Building Sexual Assault Advocacy Key Competencies Areas

Competency Area 1:

¨ Knowledge of sexual violence

¨ Recognition of multiple forms of sexual violence and prevalence

¨ Understanding of specific ways that sexual violence and domestic violence can intersect and differ

¨ Knowledge of self, your professional role, and your community.`

¨ Understanding of lethality issues

¨ No hierarchy of victimization

Without understanding these interconnections, we are only prepared to respond to one type of violence, and we may fail to consider the broader context in which the violence occurs. For example, an emergency physician or nurse who has received training in working with victims of domestic violence may intervene effectively with a woman who has been battered but overlook significant healthcare needs if they are not screened for sexual assault.

The same applies to women seeking shelter or advocacy services for DV – must-have skills and systems in place that create opportunities for disclosure. As a victim service professional, including professional ethics and boundaries, confidentiality, and professional development needs and opportunities

Competency Area 2:

¨ Informed by an understanding of trauma

¨ How trauma impacts survivors

¨ Short and long term

¨ Emotional, physical, psychological, spiritual,

¨ In relationship, communication, memory

¨ How trauma impacts first responders

¨ How to develop trauma-informed services

Competency Area 3:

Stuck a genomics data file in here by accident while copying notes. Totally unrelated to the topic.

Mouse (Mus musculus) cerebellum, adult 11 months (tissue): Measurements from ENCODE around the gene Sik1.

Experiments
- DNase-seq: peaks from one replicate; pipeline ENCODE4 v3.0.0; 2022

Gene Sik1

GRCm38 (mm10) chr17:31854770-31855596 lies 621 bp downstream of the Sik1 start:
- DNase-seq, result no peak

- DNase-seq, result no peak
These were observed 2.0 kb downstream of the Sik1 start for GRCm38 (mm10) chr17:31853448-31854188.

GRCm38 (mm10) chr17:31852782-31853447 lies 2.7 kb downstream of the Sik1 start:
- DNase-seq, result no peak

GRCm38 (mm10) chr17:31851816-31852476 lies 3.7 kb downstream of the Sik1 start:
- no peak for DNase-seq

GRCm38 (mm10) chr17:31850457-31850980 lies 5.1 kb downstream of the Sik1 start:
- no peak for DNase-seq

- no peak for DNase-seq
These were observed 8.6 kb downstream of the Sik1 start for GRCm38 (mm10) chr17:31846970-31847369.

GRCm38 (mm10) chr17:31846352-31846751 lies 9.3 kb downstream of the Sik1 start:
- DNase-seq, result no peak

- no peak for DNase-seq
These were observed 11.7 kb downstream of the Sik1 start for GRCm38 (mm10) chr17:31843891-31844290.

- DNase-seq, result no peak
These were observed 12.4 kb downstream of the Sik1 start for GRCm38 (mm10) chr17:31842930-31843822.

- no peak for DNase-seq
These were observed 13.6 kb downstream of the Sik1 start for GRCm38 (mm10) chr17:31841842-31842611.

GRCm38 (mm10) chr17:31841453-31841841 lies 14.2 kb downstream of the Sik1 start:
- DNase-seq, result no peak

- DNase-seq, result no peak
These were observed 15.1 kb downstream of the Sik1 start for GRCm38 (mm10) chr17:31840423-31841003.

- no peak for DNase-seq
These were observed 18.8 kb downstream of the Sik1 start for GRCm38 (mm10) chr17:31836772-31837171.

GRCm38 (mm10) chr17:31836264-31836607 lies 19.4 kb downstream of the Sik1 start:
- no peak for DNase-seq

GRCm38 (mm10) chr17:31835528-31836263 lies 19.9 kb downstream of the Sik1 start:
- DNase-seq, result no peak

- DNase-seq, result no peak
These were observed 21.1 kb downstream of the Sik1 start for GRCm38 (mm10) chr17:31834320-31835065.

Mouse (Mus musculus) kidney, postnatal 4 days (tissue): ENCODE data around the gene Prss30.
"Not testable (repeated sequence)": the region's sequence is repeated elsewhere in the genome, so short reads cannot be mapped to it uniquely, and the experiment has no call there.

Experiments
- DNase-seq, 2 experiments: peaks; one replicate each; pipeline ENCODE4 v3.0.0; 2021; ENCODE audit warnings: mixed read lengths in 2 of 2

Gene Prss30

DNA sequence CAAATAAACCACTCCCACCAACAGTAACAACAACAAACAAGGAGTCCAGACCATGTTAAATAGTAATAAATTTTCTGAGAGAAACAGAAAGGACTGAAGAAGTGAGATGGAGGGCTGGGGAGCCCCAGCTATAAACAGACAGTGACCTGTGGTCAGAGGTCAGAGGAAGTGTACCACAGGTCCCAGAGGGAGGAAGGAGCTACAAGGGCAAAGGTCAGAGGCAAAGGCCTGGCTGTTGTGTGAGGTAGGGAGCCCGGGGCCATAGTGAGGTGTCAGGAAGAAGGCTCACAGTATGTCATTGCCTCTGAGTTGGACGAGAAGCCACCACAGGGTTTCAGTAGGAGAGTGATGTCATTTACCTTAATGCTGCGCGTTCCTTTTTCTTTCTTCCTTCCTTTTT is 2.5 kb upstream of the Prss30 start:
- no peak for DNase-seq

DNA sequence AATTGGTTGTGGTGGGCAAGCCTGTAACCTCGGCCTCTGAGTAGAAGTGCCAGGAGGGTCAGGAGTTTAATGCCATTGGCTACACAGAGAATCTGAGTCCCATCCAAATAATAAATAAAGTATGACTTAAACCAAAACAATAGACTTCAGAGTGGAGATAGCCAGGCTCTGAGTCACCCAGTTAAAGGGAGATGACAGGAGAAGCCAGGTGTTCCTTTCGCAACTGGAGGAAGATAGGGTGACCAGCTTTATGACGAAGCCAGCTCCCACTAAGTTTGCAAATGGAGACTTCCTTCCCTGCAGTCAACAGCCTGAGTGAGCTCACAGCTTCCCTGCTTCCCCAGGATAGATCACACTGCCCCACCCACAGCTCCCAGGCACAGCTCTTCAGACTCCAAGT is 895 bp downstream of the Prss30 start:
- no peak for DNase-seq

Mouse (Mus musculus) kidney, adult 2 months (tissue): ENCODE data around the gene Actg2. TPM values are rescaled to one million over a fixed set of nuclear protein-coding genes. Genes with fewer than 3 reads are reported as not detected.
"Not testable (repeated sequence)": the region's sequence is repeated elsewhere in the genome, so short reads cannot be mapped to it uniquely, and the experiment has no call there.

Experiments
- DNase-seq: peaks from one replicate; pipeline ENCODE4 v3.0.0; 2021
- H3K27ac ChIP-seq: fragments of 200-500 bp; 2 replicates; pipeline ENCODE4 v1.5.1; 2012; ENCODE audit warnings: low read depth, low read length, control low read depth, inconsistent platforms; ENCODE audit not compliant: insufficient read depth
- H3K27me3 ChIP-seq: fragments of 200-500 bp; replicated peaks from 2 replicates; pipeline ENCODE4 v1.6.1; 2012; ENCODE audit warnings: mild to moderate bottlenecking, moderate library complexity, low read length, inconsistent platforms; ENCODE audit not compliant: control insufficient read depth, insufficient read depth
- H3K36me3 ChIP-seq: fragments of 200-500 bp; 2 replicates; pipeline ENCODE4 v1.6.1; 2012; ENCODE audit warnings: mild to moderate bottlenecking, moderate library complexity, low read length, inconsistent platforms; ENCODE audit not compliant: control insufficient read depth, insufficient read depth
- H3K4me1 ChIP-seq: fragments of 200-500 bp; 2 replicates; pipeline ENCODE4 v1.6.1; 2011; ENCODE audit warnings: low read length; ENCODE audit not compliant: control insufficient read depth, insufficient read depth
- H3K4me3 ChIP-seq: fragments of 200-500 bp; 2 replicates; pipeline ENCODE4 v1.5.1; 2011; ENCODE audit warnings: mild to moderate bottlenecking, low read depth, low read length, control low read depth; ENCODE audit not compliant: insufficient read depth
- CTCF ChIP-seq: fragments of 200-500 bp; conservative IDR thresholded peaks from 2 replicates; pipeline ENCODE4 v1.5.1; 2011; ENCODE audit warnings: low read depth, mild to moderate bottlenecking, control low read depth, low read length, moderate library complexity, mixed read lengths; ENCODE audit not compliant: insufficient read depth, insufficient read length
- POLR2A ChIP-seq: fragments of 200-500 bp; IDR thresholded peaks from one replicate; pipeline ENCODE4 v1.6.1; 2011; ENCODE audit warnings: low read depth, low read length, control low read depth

¨ Communication with survivors

¨ Ability to recognize and address the need for multiple interventions and support options

¨ Ability to advocate for and engage survivors throughout the process

¨ Knowledge and ability to communicate the complexity of issues surrounding different types of SV as it relates to systems options

¨ Create space for disclosure

¨ Individual comfort

¨ Respect and caring for all survivors, including the ability to be open-minded and non-judgmental, develop trusting relationships, and maintain awareness of diversity and culture

¨ Ask (in open-ended ways)

¨ Allow for disclosure to happen at survivor’s pace

Not surprisingly, communication is a crucial competency area that includes multiple layers.

Competency Area 4:

¨ Individualized Assessment and Support Plan

¨ Ability to facilitate victim-centered screening, including the ability to assess experience, communication styles, assets, and needs (e.g., transportation, etc.)

¨ Ability to involve survivors in their planning process by helping them to understand options and exercise self-determination

¨ Knowledge of various screening strategies

Competency Area 5:

¨ Sensitive and Appropriate Response to Disclosure

¨ Examine personal beliefs and experiences with sexual violence and know the impact on attitudes and professional practice.

¨ Ability to identify a range of community resources (people, places, things, & money) that can assist survivors

¨ Ability to create and manage relationships and network with other community agencies and potential partners

Competency Area 6:

¨ Program and Service Delivery Design

¨ Recognition of unique needs of survivors with multiple victimizations/needs

¨ Ability to design programs using best practices (considering age, stage, and cultural appropriateness)

¨ Ability to evaluate and adjust programs based on survivor and community partner feedback

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